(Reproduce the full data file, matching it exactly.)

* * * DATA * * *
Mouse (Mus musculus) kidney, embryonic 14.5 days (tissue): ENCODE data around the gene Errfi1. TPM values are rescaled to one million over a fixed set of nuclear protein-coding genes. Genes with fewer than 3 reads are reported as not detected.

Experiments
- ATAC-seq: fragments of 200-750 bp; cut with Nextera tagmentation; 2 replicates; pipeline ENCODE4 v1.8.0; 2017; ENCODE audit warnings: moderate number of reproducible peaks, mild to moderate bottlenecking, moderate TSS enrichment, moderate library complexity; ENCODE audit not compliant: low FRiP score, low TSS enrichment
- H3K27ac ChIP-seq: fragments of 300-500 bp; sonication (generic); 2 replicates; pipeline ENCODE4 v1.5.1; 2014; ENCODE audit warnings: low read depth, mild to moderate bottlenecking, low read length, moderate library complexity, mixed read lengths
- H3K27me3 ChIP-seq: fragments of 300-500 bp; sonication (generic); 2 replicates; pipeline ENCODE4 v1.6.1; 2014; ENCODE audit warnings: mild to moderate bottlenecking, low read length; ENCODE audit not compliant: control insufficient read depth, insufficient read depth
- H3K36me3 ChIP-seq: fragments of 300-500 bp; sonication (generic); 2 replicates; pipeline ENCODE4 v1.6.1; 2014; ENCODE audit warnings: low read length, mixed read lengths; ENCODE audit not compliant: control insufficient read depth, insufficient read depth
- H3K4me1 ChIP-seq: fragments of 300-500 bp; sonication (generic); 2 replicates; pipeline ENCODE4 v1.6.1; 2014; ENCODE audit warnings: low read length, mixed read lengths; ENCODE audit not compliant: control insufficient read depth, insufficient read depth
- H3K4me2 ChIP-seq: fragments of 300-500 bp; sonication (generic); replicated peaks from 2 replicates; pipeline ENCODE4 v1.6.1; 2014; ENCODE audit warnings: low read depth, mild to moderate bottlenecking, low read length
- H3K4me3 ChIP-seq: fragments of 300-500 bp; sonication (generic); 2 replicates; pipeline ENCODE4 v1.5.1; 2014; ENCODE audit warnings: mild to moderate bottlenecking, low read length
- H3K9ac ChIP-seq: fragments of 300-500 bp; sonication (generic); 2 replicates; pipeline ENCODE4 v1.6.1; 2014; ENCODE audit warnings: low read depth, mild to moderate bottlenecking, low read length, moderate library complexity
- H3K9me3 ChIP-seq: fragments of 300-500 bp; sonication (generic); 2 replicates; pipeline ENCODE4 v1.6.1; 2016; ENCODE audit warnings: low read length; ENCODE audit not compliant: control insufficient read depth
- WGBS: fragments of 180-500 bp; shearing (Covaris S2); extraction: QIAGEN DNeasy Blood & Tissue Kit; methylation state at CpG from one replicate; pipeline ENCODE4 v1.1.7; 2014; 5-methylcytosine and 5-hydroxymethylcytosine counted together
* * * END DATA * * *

Mouse (Mus musculus) kidney, embryonic 14.5 days (tissue): ENCODE data around the gene Errfi1. TPM values are rescaled to one million over a fixed set of nuclear protein-coding genes. Genes with fewer than 3 reads are reported as not detected.

Experiments
- ATAC-seq: fragments of 200-750 bp; cut with Nextera tagmentation; 2 replicates; pipeline ENCODE4 v1.8.0; 2017; ENCODE audit warnings: moderate number of reproducible peaks, mild to moderate bottlenecking, moderate TSS enrichment, moderate library complexity; ENCODE audit not compliant: low FRiP score, low TSS enrichment
- H3K27ac ChIP-seq: fragments of 300-500 bp; sonication (generic); 2 replicates; pipeline ENCODE4 v1.5.1; 2014; ENCODE audit warnings: low read depth, mild to moderate bottlenecking, low read length, moderate library complexity, mixed read lengths
- H3K27me3 ChIP-seq: fragments of 300-500 bp; sonication (generic); 2 replicates; pipeline ENCODE4 v1.6.1; 2014; ENCODE audit warnings: mild to moderate bottlenecking, low read length; ENCODE audit not compliant: control insufficient read depth, insufficient read depth
- H3K36me3 ChIP-seq: fragments of 300-500 bp; sonication (generic); 2 replicates; pipeline ENCODE4 v1.6.1; 2014; ENCODE audit warnings: low read length, mixed read lengths; ENCODE audit not compliant: control insufficient read depth, insufficient read depth
- H3K4me1 ChIP-seq: fragments of 300-500 bp; sonication (generic); 2 replicates; pipeline ENCODE4 v1.6.1; 2014; ENCODE audit warnings: low read length, mixed read lengths; ENCODE audit not compliant: control insufficient read depth, insufficient read depth
- H3K4me2 ChIP-seq: fragments of 300-500 bp; sonication (generic); replicated peaks from 2 replicates; pipeline ENCODE4 v1.6.1; 2014; ENCODE audit warnings: low read depth, mild to moderate bottlenecking, low read length
- H3K4me3 ChIP-seq: fragments of 300-500 bp; sonication (generic); 2 replicates; pipeline ENCODE4 v1.5.1; 2014; ENCODE audit warnings: mild to moderate bottlenecking, low read length
- H3K9ac ChIP-seq: fragments of 300-500 bp; sonication (generic); 2 replicates; pipeline ENCODE4 v1.6.1; 2014; ENCODE audit warnings: low read depth, mild to moderate bottlenecking, low read length, moderate library complexity
- H3K9me3 ChIP-seq: fragments of 300-500 bp; sonication (generic); 2 replicates; pipeline ENCODE4 v1.6.1; 2016; ENCODE audit warnings: low read length; ENCODE audit not compliant: control insufficient read depth
- WGBS: fragments of 180-500 bp; shearing (Covaris S2); extraction: QIAGEN DNeasy Blood & Tissue Kit; methylation state at CpG from one replicate; pipeline ENCODE4 v1.1.7; 2014; 5-methylcytosine and 5-hydroxymethylcytosine counted together